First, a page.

But if you’ve still got itchy feet when you reach Faro, take the ferry from Algeciras in Spain to Morocco. Imagine the satisfaction of parking your ride in the desert village of Merzouga, before exploring the Sahara – that’s right, it would feel awesome.

Best for: Beach bums and winos.
How long: At least 10–14 days.
Insider tip: As Portugal is among the more affordable destinations in Western Europe, this can be an especially great trip for travellers on a budget.

6. High-altitude adventure on Germany’s Alpine Road

The Alpenstrasse, or Alpine Road, is your ticket to a bonafide Bavarian odyssey: a safe route through the unforgettable vistas of Germany’s high-altitude meadows, mountains, crystal-clear lakes and cosy village restaurants. Start lakeside at Lindau and head to Oberstaufen if you fancy a therapeutic beauty treatment in the country’s “capital of wellness”.

Venture eastwards to the Breitachklamm gorge, where the river Breitach cuts through verdant cliffs and colossal boulders. Carry on to the town of Füssen – famous for its unparalleled violin makers – stopping along the way at any quaint Alpine villages you please. The iconic Neuschwanstein Castle, the same structure that inspired Walt Disney to build his own version for Cinderella, isn’t far off either.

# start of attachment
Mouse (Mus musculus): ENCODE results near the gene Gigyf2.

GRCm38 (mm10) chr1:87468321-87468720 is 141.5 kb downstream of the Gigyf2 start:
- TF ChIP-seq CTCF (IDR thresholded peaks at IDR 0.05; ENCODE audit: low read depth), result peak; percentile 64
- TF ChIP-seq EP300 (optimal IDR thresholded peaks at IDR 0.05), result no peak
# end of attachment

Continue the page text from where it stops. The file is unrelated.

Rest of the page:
Hit the slopes of Garmisch-Partenkirchen if the season’s right. Stop at Benediktbeuern on your way to the medieval town of Bad Tölz, then up through the stunning wilderness scenes of the Chiemgau Alps before ending in the regional capital of Munich. If you’re missing the mountain roads already, carry on to Salzburg and stop in the ice caves of Werfen on the way.

Best for: Outdoorsy lederhosen aficionados.
How long: 3–8 days.

7. Godly beaches and ancient highways in Greece

Start in Athens and take the coastal roads south through the Athenian Riviera to Sounion, situated at the tip the Attic peninsula. Watch a sunset at the Temple of Posseidon, then drive northward through mythic mountains to the fortress of Kórinthos before posting up in the legendary city of Mycenae (home of Homeric heroes).

If you’re craving a luxurious seaside stay, look no further than the resort town of Náfplio. If not, carry onwards through the unforgiving landscapes to Mystra, the cultural and political capital of Byzantium.

Feet still itching? Then it’s on to Olympia, sporting grounds of the ancients, and the mystic ruins of Delphi. Loop back towards Athens, approaching the city from the north.

Best for: Sun-worshipers, and anyone who’s ever read Homer or watched overly action-packed flicks like Troy and 300.
How long: 5–10 days, though it’s easy to trim a version of this road trip down to a long weekend.

Best 7 Backpacks For Travellers

Buying the wrong bag is one of the easiest travel mistakes to make – and one of the hardest to put up with. To save you from packing pain while on the road we’ve done the heavy lifting for you. Here’s our pick of the best backpacks currently on the market for travellers.

1. The all-rounder: Osprey Sojourn 80

There’s no need to sacrifice flexibility for capacity, Osprey’s Sojourn 80 has a massive 80 litres of space for your stuff but can still be carried as a backpack as well as wheeled along as a trolley. The wheels are sturdy enough to withstand being bashed up and down steps or slung around by baggage handlers, and the straps are adjustable and made with a trampoline-style mesh for comfort. We also like the multiple zipped internal compartments and the robust handles both top and side for grabbing the bag quickly. A great all-rounder that would suit longer trips.